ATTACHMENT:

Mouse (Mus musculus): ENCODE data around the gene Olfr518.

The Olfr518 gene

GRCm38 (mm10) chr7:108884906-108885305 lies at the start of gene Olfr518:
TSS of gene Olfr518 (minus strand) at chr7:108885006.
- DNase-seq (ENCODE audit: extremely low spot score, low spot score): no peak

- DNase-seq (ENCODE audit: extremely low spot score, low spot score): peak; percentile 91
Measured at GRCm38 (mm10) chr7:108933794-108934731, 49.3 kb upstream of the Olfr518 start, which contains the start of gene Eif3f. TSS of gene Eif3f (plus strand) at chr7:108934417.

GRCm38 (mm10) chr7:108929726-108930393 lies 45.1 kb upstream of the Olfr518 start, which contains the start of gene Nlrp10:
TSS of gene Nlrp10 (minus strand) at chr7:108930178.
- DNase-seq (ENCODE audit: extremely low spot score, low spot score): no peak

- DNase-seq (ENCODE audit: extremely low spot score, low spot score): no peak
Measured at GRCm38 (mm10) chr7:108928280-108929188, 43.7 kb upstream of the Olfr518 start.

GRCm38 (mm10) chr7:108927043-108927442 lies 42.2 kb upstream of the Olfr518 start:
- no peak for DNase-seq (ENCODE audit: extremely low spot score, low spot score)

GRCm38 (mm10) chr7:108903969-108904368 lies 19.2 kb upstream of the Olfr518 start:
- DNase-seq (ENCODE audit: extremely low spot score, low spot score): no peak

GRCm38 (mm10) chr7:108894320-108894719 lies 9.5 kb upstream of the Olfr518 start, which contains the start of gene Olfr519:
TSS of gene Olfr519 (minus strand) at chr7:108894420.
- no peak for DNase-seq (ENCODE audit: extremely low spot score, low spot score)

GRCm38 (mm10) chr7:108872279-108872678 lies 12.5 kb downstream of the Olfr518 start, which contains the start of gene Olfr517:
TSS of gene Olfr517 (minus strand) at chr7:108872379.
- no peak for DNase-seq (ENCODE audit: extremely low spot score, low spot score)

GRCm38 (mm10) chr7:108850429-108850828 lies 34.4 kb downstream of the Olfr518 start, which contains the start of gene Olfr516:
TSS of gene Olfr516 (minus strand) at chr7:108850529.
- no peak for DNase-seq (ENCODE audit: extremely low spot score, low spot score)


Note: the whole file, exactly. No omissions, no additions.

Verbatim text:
Mouse (Mus musculus): ENCODE data around the gene Olfr518.

The Olfr518 gene

GRCm38 (mm10) chr7:108884906-108885305 lies at the start of gene Olfr518:
TSS of gene Olfr518 (minus strand) at chr7:108885006.
- DNase-seq (ENCODE audit: extremely low spot score, low spot score): no peak

- DNase-seq (ENCODE audit: extremely low spot score, low spot score): peak; percentile 91
Measured at GRCm38 (mm10) chr7:108933794-108934731, 49.3 kb upstream of the Olfr518 start, which contains the start of gene Eif3f. TSS of gene Eif3f (plus strand) at chr7:108934417.

GRCm38 (mm10) chr7:108929726-108930393 lies 45.1 kb upstream of the Olfr518 start, which contains the start of gene Nlrp10:
TSS of gene Nlrp10 (minus strand) at chr7:108930178.
- DNase-seq (ENCODE audit: extremely low spot score, low spot score): no peak

- DNase-seq (ENCODE audit: extremely low spot score, low spot score): no peak
Measured at GRCm38 (mm10) chr7:108928280-108929188, 43.7 kb upstream of the Olfr518 start.

GRCm38 (mm10) chr7:108927043-108927442 lies 42.2 kb upstream of the Olfr518 start:
- no peak for DNase-seq (ENCODE audit: extremely low spot score, low spot score)

GRCm38 (mm10) chr7:108903969-108904368 lies 19.2 kb upstream of the Olfr518 start:
- DNase-seq (ENCODE audit: extremely low spot score, low spot score): no peak

GRCm38 (mm10) chr7:108894320-108894719 lies 9.5 kb upstream of the Olfr518 start, which contains the start of gene Olfr519:
TSS of gene Olfr519 (minus strand) at chr7:108894420.
- no peak for DNase-seq (ENCODE audit: extremely low spot score, low spot score)

GRCm38 (mm10) chr7:108872279-108872678 lies 12.5 kb downstream of the Olfr518 start, which contains the start of gene Olfr517:
TSS of gene Olfr517 (minus strand) at chr7:108872379.
- no peak for DNase-seq (ENCODE audit: extremely low spot score, low spot score)

GRCm38 (mm10) chr7:108850429-108850828 lies 34.4 kb downstream of the Olfr518 start, which contains the start of gene Olfr516:
TSS of gene Olfr516 (minus strand) at chr7:108850529.
- no peak for DNase-seq (ENCODE audit: extremely low spot score, low spot score)